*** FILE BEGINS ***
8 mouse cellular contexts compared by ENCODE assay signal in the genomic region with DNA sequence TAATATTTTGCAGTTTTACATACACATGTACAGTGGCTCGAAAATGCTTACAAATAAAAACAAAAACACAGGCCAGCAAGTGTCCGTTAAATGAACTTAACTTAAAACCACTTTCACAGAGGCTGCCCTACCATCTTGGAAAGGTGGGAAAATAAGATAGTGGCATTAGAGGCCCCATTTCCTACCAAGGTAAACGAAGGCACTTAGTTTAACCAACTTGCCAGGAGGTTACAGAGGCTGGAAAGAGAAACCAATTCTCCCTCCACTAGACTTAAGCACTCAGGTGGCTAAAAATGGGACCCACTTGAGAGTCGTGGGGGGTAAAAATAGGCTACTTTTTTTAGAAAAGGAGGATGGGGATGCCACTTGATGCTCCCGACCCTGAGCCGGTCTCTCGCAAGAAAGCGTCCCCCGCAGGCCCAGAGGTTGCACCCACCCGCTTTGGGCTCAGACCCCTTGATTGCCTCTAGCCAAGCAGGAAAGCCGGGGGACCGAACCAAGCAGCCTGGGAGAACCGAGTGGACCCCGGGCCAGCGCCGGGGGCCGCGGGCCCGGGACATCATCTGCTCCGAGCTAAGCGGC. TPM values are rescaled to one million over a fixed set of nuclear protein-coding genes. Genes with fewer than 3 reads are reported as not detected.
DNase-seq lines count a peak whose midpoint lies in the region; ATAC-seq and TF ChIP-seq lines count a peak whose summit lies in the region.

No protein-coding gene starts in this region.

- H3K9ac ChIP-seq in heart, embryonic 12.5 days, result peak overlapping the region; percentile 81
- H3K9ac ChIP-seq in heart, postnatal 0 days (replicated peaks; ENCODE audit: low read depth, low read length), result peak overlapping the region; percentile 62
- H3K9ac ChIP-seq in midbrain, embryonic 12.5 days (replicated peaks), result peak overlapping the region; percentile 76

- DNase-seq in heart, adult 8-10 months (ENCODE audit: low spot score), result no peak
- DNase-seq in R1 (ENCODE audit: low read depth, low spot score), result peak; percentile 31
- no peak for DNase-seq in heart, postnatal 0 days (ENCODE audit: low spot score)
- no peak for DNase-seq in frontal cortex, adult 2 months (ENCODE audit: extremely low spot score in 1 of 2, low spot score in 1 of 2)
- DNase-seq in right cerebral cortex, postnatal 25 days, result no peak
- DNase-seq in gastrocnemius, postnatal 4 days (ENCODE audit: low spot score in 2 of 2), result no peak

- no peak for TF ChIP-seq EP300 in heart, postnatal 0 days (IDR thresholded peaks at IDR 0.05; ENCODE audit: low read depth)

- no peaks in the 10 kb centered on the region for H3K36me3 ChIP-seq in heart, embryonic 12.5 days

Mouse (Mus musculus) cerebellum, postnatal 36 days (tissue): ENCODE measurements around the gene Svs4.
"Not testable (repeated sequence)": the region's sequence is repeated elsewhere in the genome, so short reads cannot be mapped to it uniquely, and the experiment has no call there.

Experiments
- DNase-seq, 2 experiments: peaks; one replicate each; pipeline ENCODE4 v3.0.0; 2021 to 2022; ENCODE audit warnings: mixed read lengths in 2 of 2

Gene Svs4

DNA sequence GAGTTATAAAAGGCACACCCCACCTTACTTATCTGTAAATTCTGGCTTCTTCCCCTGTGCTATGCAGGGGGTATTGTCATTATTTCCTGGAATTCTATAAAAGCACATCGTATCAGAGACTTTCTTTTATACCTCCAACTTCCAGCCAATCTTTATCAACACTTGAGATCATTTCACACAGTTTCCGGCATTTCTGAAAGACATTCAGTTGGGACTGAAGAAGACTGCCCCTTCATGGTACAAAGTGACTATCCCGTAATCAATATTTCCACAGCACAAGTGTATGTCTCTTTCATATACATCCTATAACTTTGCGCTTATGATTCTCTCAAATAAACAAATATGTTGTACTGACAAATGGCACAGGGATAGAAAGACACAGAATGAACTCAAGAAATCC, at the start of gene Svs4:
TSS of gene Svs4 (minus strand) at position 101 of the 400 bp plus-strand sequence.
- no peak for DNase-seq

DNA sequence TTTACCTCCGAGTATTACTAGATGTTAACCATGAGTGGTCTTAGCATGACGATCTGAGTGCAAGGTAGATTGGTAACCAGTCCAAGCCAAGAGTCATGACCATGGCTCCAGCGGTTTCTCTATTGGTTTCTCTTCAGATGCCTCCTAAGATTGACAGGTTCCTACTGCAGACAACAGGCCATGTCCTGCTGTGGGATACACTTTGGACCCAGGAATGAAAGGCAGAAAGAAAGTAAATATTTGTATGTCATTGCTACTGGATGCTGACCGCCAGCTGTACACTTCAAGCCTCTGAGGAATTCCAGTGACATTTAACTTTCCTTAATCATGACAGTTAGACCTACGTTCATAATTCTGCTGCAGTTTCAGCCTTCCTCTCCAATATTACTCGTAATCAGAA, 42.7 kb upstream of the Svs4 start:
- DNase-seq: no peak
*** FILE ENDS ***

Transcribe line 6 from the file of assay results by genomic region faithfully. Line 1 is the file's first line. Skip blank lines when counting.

- H3K9ac ChIP-seq in midbrain, embryonic 12.5 days (replicated peaks), result peak overlapping the region; percentile 76